Hard drives: Serial ATA Vs. Raid

Archived from groups: alt.sys.pc-clone.dell (More info?)

I'm considering the following two hard drive options and wanted to get some
feedback.

(1) 120GB Serial ATA Hard Drive (7200RPM)
(2) 240G RAID 0 (2 x 120GB SATA HDDs)

Obviously #2 has more storage space, but other than that what kind of
speed/performance benefits can I expect from the RAID. It's a $100 more and
I'm just trying to decide if the difference is really worth the money. The
extra storage space is negligible, but if the performance is a significant
difference I may take the plunge.

Thanks,
Phillip
7 answers Last reply
More about hard drives serial raid
  1. Archived from groups: alt.sys.pc-clone.dell (More info?)

    Faster, but twice as likely to fail. If one drive fails, you lose all 240GB.

    Tom
    "Phillip" <phillip@msn.com> wrote in message
    news:109n6vblc4a0m5c@corp.supernews.com...
    > I'm considering the following two hard drive options and wanted to get
    some
    > feedback.
    >
    > (1) 120GB Serial ATA Hard Drive (7200RPM)
    > (2) 240G RAID 0 (2 x 120GB SATA HDDs)
    >
    > Obviously #2 has more storage space, but other than that what kind of
    > speed/performance benefits can I expect from the RAID. It's a $100 more
    and
    > I'm just trying to decide if the difference is really worth the money. The
    > extra storage space is negligible, but if the performance is a significant
    > difference I may take the plunge.
    >
    > Thanks,
    > Phillip
    >
    >
  2. Archived from groups: alt.sys.pc-clone.dell (More info?)

    RAID 0 is super fast, however, there is no fault tolerance whatsoever with
    RAID 0.
    "Tom Scales" <tomtoo@softhome.net> wrote in message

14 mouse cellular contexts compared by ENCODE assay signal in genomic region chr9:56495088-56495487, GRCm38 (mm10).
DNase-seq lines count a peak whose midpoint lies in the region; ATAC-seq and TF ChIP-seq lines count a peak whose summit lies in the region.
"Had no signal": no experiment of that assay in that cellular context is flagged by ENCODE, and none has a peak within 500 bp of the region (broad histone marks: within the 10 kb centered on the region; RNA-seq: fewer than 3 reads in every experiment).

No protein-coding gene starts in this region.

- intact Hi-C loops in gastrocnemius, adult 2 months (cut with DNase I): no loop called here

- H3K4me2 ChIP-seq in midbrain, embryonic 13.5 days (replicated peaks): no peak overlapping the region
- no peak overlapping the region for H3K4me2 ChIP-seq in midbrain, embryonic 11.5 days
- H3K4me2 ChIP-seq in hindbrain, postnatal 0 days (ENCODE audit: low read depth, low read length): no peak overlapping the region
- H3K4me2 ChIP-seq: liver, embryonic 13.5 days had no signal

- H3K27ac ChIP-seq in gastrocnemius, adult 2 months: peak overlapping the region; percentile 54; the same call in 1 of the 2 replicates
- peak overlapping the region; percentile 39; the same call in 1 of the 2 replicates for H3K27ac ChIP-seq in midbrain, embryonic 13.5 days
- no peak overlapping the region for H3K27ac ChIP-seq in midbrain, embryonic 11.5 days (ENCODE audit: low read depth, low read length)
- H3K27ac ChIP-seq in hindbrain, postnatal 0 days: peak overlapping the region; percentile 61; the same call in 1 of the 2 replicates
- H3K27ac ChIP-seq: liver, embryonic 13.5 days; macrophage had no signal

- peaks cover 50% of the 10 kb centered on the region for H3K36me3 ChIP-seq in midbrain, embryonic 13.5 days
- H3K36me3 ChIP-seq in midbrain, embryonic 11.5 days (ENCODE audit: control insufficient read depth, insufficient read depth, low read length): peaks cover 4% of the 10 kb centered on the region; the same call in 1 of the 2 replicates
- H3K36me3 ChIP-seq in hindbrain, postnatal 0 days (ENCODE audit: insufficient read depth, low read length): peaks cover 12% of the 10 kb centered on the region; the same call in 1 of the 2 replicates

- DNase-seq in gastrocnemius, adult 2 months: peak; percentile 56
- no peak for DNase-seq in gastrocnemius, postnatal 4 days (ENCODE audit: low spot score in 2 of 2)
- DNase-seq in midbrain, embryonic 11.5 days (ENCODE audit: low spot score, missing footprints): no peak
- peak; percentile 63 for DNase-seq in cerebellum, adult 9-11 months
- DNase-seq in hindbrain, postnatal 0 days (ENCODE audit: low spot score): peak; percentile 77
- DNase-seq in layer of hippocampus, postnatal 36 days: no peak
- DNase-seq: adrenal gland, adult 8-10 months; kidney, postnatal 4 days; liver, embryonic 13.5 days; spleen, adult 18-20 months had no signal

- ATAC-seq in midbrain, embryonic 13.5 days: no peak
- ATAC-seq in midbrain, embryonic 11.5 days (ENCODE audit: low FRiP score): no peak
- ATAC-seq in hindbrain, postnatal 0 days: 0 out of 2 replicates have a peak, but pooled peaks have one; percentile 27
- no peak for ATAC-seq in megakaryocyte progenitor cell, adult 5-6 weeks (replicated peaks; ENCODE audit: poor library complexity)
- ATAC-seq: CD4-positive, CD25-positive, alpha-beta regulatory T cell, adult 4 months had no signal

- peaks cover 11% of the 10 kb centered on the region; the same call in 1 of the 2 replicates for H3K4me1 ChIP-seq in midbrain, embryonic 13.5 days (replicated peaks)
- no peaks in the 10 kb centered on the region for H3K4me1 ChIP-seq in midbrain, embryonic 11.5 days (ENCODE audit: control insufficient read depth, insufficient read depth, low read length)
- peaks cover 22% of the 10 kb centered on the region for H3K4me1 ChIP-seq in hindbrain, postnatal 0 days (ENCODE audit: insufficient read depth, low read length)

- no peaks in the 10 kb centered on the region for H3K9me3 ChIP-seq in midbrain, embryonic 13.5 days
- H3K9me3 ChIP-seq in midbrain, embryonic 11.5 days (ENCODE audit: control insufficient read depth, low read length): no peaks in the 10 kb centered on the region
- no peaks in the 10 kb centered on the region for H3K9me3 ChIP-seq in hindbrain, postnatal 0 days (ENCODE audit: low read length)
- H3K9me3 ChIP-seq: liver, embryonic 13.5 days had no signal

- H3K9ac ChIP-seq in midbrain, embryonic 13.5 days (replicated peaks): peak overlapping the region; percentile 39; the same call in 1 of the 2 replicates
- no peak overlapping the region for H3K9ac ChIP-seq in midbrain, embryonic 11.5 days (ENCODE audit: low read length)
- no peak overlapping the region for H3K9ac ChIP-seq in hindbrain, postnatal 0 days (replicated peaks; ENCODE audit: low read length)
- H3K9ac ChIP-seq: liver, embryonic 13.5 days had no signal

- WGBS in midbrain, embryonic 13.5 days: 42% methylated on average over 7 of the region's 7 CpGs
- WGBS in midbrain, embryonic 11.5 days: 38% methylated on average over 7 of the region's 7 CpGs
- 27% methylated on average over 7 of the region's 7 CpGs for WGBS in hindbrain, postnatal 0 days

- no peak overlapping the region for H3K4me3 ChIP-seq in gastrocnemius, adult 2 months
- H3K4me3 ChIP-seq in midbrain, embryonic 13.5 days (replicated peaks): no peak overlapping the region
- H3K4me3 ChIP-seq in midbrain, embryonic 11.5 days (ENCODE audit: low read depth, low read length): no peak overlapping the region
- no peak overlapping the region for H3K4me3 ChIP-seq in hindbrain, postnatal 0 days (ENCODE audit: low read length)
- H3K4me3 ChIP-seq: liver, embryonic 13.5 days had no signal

news:IZGdnTfJ5YaDUQbdRVn-ug@comcast.com...
    > Faster, but twice as likely to fail. If one drive fails, you lose all
    240GB.
    >
    > Tom
    > "Phillip" <phillip@msn.com> wrote in message
    > news:109n6vblc4a0m5c@corp.supernews.com...
    > > I'm considering the following two hard drive options and wanted to get
    > some
    > > feedback.
    > >
    > > (1) 120GB Serial ATA Hard Drive (7200RPM)
    > > (2) 240G RAID 0 (2 x 120GB SATA HDDs)
    > >
    > > Obviously #2 has more storage space, but other than that what kind of
    > > speed/performance benefits can I expect from the RAID. It's a $100 more
    > and
    > > I'm just trying to decide if the difference is really worth the money.
    The
    > > extra storage space is negligible, but if the performance is a
    significant
    > > difference I may take the plunge.
    > >
    > > Thanks,
    > > Phillip
    > >
    > >
    >
    >
  3. Archived from groups: alt.sys.pc-clone.dell (More info?)

    > RAID 0 is super fast, however, there is no fault tolerance whatsoever with
    > RAID 0.

    I assume you mean unlike RAID 1, there is no automatic back up of